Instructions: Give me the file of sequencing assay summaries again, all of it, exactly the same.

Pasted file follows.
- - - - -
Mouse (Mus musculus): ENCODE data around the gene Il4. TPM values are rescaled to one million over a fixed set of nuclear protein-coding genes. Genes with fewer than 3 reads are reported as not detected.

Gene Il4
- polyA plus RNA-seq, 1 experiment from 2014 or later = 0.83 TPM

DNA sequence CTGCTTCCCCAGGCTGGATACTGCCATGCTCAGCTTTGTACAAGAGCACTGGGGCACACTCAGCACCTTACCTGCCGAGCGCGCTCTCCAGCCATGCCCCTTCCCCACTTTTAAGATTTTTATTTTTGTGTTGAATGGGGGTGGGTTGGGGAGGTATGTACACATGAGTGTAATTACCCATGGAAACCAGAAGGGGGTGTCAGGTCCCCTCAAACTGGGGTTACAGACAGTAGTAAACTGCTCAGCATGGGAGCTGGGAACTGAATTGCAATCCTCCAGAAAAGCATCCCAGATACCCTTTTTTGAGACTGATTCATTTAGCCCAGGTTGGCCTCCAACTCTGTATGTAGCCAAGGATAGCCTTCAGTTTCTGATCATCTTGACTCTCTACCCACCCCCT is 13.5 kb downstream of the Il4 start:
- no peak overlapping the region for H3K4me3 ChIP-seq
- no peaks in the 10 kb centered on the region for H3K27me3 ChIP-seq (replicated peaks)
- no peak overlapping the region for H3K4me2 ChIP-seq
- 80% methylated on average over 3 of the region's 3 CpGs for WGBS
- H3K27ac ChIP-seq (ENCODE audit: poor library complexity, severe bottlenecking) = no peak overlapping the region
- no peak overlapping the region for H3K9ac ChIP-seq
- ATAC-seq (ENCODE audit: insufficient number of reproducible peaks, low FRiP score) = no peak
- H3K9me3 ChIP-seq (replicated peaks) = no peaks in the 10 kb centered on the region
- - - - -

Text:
Mouse (Mus musculus): ENCODE data around the gene Il4. TPM values are rescaled to one million over a fixed set of nuclear protein-coding genes. Genes with fewer than 3 reads are reported as not detected.

Gene Il4
- polyA plus RNA-seq, 1 experiment from 2014 or later = 0.83 TPM

DNA sequence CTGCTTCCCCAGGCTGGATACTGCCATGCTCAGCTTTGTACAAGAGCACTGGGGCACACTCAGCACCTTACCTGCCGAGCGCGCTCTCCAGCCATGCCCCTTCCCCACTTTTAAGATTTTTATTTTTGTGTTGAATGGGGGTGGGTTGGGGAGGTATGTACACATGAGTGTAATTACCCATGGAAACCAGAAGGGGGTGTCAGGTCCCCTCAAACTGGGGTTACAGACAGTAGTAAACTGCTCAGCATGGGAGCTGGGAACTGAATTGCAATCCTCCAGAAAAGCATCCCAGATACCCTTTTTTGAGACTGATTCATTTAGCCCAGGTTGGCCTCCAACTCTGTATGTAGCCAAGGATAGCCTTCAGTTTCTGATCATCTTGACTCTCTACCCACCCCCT is 13.5 kb downstream of the Il4 start:
- no peak overlapping the region for H3K4me3 ChIP-seq
- no peaks in the 10 kb centered on the region for H3K27me3 ChIP-seq (replicated peaks)
- no peak overlapping the region for H3K4me2 ChIP-seq
- 80% methylated on average over 3 of the region's 3 CpGs for WGBS
- H3K27ac ChIP-seq (ENCODE audit: poor library complexity, severe bottlenecking) = no peak overlapping the region
- no peak overlapping the region for H3K9ac ChIP-seq
- ATAC-seq (ENCODE audit: insufficient number of reproducible peaks, low FRiP score) = no peak
- H3K9me3 ChIP-seq (replicated peaks) = no peaks in the 10 kb centered on the region